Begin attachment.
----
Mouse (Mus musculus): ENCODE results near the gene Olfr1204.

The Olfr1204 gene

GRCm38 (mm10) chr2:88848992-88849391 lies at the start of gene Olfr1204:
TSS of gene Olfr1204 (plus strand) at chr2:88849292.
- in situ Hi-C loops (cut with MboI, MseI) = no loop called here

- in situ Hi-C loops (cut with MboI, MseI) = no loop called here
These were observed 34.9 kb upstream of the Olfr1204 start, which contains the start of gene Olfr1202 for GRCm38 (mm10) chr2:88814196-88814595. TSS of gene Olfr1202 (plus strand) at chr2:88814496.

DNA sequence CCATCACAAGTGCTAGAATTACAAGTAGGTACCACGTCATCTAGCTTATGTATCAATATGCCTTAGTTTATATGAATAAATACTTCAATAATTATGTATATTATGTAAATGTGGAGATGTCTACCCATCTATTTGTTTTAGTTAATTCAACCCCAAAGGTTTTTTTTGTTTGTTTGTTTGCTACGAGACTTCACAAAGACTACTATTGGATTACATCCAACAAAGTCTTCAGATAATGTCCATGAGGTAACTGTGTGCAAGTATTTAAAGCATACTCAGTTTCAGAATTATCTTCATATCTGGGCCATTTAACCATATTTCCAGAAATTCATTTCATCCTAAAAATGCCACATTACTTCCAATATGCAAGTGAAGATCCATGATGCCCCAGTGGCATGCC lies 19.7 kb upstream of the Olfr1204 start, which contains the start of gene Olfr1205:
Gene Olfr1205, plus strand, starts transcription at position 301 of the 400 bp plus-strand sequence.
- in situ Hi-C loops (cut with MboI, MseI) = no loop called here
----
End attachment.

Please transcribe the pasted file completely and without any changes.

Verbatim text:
Mouse (Mus musculus): ENCODE results near the gene Olfr1204.

The Olfr1204 gene

GRCm38 (mm10) chr2:88848992-88849391 lies at the start of gene Olfr1204:
TSS of gene Olfr1204 (plus strand) at chr2:88849292.
- in situ Hi-C loops (cut with MboI, MseI) = no loop called here

- in situ Hi-C loops (cut with MboI, MseI) = no loop called here
These were observed 34.9 kb upstream of the Olfr1204 start, which contains the start of gene Olfr1202 for GRCm38 (mm10) chr2:88814196-88814595. TSS of gene Olfr1202 (plus strand) at chr2:88814496.

DNA sequence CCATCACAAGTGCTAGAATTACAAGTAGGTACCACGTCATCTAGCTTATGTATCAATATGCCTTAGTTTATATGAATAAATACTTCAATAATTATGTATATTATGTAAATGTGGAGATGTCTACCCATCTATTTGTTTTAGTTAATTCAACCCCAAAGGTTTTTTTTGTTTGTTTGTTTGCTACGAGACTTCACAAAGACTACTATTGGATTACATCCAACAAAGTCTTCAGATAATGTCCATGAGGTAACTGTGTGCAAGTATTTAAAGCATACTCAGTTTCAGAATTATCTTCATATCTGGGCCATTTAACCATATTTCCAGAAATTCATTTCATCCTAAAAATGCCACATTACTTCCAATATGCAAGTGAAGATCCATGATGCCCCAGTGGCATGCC lies 19.7 kb upstream of the Olfr1204 start, which contains the start of gene Olfr1205:
Gene Olfr1205, plus strand, starts transcription at position 301 of the 400 bp plus-strand sequence.
- in situ Hi-C loops (cut with MboI, MseI) = no loop called here